About Oracc: Essentials for Oracc users
Browsers | Fonts | Information | Licensing | Accessibility | Contributing | Contact
Oracc emphasizes standards-compliant, cross-platform software so FireFox is a good choice of browser. Safari and Chrome are also supported, and reports about Opera are welcome. Internet Explorer is not supported.
Fonts and Encodings
Oracc uses Unicode in the UTF-8 encoding. You may like to install the Ungkam font, which provides all the characters Oracc uses for transliterated cuneiform. If you would like to make it easier to type accented characters you might find the Oracc keyboards page useful.
Oracc has several pages describing its organization, practicalities and philosopy which begin with the About Oracc page. There are also plenty of help pages.
Oracc notes and news are disseminated on the blog [http://oracc.blogspot.com], FaceBook page [http://www.facebook.com/opencuneiform] and two Twitter accounts: @oracctivity [http://www.twitter.com/oracctivity/] regularly posts links to tidbits from Oracc, while @opencuneiform [http://www.twitter.com/opencuneiform/] tweets technical news and updates.
Unless otherwise stated, all Oracc content is licensed under a Creative Commons Attribution-ShareAlike 3.0 Unported License [http://creativecommons.org/licenses/by-sa/3.0/], which is described in more detail on the licensing page.
See the page on how to re-use elements of Oracc for concrete examples of what this means in practice.
Oracc sites aim to be as accessible as possible, whichever standards-compliant browser you use. If you have any access difficulties please contact the Oracc Steering Committee at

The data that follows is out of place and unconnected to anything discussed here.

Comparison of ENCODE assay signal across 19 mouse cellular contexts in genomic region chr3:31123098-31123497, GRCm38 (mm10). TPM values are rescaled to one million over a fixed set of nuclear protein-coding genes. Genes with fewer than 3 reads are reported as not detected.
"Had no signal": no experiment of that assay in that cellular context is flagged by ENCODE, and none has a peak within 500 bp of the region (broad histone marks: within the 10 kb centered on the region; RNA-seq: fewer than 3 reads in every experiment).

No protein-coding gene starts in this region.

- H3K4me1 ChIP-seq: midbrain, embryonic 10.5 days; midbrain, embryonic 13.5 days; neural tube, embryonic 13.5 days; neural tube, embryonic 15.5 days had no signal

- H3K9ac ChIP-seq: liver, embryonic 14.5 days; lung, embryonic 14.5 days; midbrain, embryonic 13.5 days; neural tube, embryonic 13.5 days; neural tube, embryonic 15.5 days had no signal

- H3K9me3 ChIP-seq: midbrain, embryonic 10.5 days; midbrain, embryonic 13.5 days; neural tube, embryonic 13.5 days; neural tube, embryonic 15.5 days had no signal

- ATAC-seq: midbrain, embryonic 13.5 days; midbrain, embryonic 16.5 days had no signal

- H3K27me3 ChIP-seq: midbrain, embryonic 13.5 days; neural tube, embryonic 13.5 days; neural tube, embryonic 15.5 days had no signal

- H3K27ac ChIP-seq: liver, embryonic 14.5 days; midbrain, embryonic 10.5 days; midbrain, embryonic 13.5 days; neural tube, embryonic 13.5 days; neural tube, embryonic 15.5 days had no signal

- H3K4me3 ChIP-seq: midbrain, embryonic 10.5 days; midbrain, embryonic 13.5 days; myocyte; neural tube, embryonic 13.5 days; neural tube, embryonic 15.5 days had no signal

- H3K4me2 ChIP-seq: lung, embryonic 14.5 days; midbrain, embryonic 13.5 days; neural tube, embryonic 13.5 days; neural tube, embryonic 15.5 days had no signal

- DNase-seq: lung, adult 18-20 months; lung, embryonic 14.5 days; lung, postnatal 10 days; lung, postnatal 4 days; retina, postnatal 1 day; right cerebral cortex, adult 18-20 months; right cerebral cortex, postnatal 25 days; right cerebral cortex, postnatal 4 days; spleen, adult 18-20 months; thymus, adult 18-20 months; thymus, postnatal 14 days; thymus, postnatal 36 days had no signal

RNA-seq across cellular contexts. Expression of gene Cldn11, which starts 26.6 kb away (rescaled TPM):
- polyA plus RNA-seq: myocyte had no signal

. For more information see our pages on:
- Access Keys
- A list of shortcuts to key Oracc help pages.
- Site Map
- A listing of all Oracc information and help pages to help navigation.
- A simple description of Oracc's policy of compliance with web accessibility standards.
Oracc corpus contributions are properly described on the contributing page, along with the how-and-why page. But the short story is:
- If you are done with your stuff and would like to put it on Oracc under a license that allows it to be reused by other people and included in the CDLI transliterations file, just send it to us.
- If you would like to continue looking after your stuff under a license that allows it to be reused by other people and included in the CDLI transliterations file, just contact us.
Oracc aims to be compatible with major international standards; see the following documentation:
Oracc can be reached via blog [http://oracc.blogspot.com], FaceBook [http://www.facebook.com/opencuneiform] and either [http://www.twitter.com/oracctivity/] of our Twitter [http://www.twitter.com/opencuneiform/] accounts, as well as by email to the Oracc Steering Committee at .
23 Jul 2014
Steve Tinney & Eleanor Robson
Steve Tinney & Eleanor Robson, 'About Oracc: Essentials for Oracc users', Oracc: The Open Richly Annotated Cuneiform Corpus, Oracc, 2014 [http://oracc.museum.upenn.edu/doc/about/]